In this work, I present RAD-TEAM, a multi-agent deep reinforcement learning approach to radiation localization. RAD-TEAM is an on-policy model-free policy gradient deep reinforcement learning framework that supports an arbitrary number of agents that autonomously coordinate their efforts in order to find a source of nuclear radiation with an unknown location. Agents use proximity sensors to detect obstructions in their immediate vicinity, simulating operation in heavy smoke or turbid environments, and must learn teamwork on an individual level, training their own decentralized control policy. RAD-TEAM is compatible with two different approaches to mitigating scalability, credit assignment, and non-stationarity challenges present in multi-agent reinforcement learning settings. The first is a common control strategy called centralized training decentralized execution (CTDE), where agents restore the perception of a stationary environment through the use of a global critic and a team reward. The second is a unique multi-agent localization approach called broadcasted training broadcasted execution (BTBE) where agents use a local critic and an individual reward structure but broadcast their findings to other agents in order to restore the perception of a stationary training environment. Agents generalize their decision making through the use of convolutional neural networks and stabilize training with proximal policy optimization, making them stable and adaptable to environment dynamics that are not previously known.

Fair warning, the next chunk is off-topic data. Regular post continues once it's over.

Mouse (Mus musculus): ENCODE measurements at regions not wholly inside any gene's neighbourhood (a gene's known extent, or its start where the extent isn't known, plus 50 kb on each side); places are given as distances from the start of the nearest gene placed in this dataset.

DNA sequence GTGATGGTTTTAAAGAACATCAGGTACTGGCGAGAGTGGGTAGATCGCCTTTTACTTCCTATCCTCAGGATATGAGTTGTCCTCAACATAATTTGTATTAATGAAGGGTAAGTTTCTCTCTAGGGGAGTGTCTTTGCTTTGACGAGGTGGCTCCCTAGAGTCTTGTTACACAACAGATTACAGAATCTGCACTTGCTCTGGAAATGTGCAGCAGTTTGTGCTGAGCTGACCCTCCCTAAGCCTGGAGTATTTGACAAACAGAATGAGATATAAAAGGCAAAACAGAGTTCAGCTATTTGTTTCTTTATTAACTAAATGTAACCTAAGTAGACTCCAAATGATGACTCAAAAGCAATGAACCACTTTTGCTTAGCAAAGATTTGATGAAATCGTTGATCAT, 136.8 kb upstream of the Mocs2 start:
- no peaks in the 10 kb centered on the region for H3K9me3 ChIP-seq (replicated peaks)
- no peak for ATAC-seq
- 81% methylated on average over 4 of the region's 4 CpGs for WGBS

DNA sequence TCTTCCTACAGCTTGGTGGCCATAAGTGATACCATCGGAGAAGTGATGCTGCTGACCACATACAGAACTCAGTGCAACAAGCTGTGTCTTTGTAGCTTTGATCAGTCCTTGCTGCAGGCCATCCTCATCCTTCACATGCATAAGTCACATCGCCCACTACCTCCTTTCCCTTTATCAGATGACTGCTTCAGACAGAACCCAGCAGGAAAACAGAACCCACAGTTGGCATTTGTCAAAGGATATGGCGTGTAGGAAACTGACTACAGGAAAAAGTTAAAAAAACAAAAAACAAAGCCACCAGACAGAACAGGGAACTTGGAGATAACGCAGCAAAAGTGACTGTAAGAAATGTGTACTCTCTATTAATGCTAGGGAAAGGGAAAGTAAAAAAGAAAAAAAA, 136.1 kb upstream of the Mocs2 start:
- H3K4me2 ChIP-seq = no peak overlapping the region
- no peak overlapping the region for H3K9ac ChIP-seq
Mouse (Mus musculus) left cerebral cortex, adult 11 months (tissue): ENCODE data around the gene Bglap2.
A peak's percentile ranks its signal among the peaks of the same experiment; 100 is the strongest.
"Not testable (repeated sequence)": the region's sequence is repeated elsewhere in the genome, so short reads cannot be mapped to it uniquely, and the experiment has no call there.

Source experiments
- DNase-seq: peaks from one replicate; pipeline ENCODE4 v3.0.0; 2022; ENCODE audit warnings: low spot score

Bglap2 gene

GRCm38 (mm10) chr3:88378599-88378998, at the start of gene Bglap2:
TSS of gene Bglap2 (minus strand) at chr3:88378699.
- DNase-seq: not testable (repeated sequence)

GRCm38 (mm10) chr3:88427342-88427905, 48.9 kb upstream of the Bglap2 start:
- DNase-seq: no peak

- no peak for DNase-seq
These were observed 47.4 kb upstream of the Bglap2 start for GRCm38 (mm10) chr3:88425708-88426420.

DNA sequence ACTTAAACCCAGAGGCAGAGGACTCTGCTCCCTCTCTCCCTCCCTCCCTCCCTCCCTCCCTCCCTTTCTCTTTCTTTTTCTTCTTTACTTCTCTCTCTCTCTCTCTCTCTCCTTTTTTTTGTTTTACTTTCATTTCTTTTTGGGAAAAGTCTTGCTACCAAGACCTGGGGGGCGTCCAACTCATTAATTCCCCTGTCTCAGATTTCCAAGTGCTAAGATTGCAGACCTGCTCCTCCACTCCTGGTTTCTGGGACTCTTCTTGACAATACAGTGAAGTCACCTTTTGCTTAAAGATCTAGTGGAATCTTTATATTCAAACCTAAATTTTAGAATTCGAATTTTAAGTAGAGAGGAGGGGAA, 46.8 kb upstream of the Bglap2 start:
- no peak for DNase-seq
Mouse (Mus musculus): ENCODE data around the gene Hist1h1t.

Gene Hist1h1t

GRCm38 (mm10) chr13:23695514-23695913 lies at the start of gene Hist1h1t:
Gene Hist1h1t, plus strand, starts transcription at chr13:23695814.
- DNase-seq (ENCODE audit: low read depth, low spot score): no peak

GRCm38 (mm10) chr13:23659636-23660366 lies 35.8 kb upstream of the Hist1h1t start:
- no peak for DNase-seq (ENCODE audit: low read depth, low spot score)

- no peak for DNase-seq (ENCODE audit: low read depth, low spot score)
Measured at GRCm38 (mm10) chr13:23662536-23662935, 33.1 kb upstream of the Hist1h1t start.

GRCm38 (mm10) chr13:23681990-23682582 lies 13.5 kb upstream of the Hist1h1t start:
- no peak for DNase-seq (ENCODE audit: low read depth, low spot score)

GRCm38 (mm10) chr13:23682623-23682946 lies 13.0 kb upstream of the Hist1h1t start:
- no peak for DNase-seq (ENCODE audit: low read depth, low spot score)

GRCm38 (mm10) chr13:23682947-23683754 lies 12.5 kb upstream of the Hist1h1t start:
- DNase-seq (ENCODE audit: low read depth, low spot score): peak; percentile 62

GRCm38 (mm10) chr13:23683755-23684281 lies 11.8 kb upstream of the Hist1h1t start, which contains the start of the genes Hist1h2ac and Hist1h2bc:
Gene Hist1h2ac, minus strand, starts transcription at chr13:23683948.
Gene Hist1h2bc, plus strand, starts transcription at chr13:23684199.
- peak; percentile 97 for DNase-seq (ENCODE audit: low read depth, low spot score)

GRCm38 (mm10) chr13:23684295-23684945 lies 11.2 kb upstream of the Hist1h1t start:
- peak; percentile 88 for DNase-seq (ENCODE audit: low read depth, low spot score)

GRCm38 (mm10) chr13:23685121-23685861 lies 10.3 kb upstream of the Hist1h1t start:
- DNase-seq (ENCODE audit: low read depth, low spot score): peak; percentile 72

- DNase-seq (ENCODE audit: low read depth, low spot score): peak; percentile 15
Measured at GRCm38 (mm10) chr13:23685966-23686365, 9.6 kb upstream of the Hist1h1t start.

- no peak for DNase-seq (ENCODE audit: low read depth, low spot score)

In this thesis, the effects that different team sizes and multi-agent control strategies have on performance are investigated. The CTDE and BTBE strategies are applied in identical simulation environments in order to directly compare the speed and accuracy in which the teams localize orphaned radiation sources. To evaluate the CTDE and BTBE methods, RAD-TEAM teams with variable team sizes are evaluated in randomized 15 m x 15 m obstructed and unobstructed simulated environments. RAD-TEAM performance is compared with RAD-A2C, an existing single-agent architecture by Proctor et al. (2021) in a decentralized training decentralized execution (DTDE) control mode. Current testing indicates that in unobstructed environments, 4 agent BTBE teams outperform other control strategies for all tests, suggesting that broadcasting location and radiation intensity information effectively mitigates non-stationarity issues, without the need of the global critic seen in CTDE. In small environments where obstacles are present, teams of four RAD-TEAM agents who use the BTBE control strategy successfully localize radiation sources with a 60% median success rate, while 1 agent, 2 agent, and all CTDE RAD-TEAM agents fail to locate the source with statistically significant reliability entirely. In unobstructed environments, RAD-TEAM matches RAD-A2C for accuracy, however results indicate RAD-TEAM agents may perform better for the speed metric, improving localization speeds by 5-8 timesteps. These results suggest that multi-agent teams benefit from coordination and that multi-agent BTBE RAD-TEAM methods may offer improved solutions for radiation localization, helping to reduce the extreme risk that orphaned radioactive materials pose to human safety.